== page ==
The Customer/User Experience field is a HUGE one – from consumer behavior research to user interface design to adding value to your customer’s unique experience. Today, I would like to focus specifically on Customer Service.

In my About page, I mentioned that “Globally speaking, there is a need for personalized customer interaction, and a focus on enhancing the unique user experience.”

One easy way to do this is to offer your customers an impeccable customer service. I shouldn’t have to explain why this is important. With the internet and globalization, your customer has plenty of options to choose from, so why should they choose you? Because you have shown that you actually CARE about them. That their thoughts and feedback matters. That they are not just a nameless number to boost your annual sales.

Have you ever called a company to complain about their product/service or ask for help related to their product/service, and walked away with a warm fuzzy feeling? Or did you walk away feeling unsatisfied and even more unhappy? Or worse, did you hang up the phone feeling like it was all a waste of time, and feel more frustrated than ever?

I have personally experienced all of the above, as I’m sure you have. After some thought, I realized there are a number of reasons we were unhappy with the customer service we received:

  • 1. Our issue wasn’t resolved and all we got was
      • We can’t help with that, sorry (basically means, you’re on your own there)
      • There is nothing we can do about this matter (so why did I call you then?)
  • 2. Lack of follow up to original issue
      • e.g. This is the third time I’ve called about the same problem and no one has gotten back to me
  • 3. Something we were promised by the company didn’t happen
      • e.g. We will send you a new product to make up for the faulty one you currently have (it’s been a month, where is that replacement product?)
      • e.g. Our customer service helpline is available 24/7 (rings them at 11pm on a Monday to hear that the 24/7 service is only available from Tuesday to Sunday)
  • 4. Rude or indifferent staff
  • 5. We are having a bad day and this customer support person is not helping

How to get around the above…

  • Training – product, and empathy

Make training your staff a priority. Proper training helps prepare them for the problems they may encounter when dealing with customers, and the appropriate ways to handle these situations.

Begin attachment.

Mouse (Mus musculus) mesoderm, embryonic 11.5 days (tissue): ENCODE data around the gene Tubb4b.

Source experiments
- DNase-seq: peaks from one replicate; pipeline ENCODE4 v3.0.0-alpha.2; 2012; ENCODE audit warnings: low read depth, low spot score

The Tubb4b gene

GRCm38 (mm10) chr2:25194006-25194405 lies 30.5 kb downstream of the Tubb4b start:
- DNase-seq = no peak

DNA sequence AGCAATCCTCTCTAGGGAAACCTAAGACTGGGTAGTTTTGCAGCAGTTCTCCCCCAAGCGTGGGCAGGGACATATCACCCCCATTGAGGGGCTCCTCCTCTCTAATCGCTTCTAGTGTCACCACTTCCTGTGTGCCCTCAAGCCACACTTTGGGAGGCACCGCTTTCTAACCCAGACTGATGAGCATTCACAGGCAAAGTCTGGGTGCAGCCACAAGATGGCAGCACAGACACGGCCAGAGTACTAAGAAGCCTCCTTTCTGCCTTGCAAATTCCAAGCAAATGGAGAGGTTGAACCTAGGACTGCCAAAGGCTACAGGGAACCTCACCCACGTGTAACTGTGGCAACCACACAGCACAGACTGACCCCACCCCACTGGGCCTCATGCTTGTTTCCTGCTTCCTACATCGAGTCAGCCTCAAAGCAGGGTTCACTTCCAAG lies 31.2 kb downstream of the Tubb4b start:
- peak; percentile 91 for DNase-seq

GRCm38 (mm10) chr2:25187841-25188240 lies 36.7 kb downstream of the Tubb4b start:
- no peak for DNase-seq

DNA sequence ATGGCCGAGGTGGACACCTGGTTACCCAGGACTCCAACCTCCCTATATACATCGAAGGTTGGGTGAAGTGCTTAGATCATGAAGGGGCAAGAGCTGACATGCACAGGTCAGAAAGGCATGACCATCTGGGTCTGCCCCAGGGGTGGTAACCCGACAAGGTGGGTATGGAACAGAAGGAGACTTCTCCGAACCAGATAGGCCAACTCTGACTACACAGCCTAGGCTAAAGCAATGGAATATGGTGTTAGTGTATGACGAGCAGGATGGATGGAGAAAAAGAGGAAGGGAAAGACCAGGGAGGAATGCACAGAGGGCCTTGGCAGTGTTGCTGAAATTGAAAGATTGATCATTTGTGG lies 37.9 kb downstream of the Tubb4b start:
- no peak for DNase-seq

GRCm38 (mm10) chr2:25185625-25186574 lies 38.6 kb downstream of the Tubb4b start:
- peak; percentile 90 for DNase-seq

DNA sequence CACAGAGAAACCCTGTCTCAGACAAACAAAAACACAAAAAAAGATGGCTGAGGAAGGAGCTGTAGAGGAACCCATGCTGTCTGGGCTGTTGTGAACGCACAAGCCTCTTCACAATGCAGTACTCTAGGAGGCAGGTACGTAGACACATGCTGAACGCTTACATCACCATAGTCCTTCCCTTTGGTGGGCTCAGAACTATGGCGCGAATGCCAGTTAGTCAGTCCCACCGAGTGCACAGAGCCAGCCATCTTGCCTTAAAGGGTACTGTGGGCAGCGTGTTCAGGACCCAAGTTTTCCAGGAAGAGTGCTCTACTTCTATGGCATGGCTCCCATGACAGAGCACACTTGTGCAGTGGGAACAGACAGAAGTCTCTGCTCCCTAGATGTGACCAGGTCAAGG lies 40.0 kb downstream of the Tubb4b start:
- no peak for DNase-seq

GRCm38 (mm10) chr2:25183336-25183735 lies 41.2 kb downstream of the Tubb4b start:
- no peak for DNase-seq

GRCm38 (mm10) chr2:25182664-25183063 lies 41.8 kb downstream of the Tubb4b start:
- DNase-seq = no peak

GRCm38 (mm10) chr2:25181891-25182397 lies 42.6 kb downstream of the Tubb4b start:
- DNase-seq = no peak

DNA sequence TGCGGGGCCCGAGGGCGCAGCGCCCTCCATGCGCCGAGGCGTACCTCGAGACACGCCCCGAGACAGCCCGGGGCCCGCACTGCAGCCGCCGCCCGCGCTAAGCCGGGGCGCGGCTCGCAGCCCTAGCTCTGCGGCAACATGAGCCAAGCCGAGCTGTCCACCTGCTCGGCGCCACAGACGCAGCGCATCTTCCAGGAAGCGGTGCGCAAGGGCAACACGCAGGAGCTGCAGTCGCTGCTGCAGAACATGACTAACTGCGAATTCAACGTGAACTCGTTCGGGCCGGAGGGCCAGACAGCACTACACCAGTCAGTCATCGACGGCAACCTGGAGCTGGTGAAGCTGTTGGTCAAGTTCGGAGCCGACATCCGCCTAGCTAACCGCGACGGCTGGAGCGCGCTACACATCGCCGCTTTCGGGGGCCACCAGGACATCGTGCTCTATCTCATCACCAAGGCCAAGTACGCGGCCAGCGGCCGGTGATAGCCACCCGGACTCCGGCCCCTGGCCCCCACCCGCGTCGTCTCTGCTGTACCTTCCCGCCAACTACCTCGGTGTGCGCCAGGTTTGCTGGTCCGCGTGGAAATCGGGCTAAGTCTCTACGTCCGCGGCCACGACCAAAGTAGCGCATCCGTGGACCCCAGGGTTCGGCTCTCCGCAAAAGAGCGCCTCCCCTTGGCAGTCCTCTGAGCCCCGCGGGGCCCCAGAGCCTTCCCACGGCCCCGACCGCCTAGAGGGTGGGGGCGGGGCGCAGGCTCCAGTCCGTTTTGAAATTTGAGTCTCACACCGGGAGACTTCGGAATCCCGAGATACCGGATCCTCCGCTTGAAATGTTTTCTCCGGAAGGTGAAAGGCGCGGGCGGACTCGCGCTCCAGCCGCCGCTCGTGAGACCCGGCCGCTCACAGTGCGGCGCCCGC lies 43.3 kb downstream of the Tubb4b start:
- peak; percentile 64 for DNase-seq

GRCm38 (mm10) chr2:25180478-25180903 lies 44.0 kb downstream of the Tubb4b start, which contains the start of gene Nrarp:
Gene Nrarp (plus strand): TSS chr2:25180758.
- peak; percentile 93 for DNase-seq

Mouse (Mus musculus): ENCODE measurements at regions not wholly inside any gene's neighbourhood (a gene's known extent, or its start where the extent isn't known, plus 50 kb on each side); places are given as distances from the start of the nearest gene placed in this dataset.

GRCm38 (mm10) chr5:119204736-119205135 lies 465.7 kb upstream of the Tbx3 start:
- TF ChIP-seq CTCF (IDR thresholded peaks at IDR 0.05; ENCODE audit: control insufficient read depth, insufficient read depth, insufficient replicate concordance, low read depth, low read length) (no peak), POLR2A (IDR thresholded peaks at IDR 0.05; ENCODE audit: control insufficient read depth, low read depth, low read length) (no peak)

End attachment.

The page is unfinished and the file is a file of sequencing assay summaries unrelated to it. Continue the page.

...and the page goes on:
Training MUST include Product training, so that staff are familiar with the product they will be helping customers with. I am usually able to tell when someone on the other end of the line isn’t knowledgeable about the product they are supposed to be selling.

Empathy training is also crucial, as it is key to show your customers that you care, and that you value their business. Show some compassion for the people who support your business! Without customers, you don’t have a business. This does not mean that customers are always wright (wrong + right), it just means that customers are important.

  • Autonomy

If your staff are well-trained, you should have no qualms about giving them a certain level of autonomy so that they can go above and beyond for the customers. A powerless employee makes me feel powerless and raises doubts about their ability to help me with the problem I have.

  • A system

Provide employees with a detailed overview of “who does what, where” within the company, so they know where to direct customers to, or at least make sure that feedback/customer issues are passed on to the correct team.

  • Company culture

Keep your staff happy. When they feel that they’re working for a company that values them and their contributions individually, it will show in their work. They will be proud to work for you, and take pride in their responsibilities at work. In turn, customers will pick up on their happiness and subconsciously associate good vibes with your business. Overworked and disgruntled employees are painfully obvious to me, which in turn makes me think twice before making a purchase with the company.

There you have it. Let’s work towards a world of AWESOME! Customer Service. Let me know your thoughts!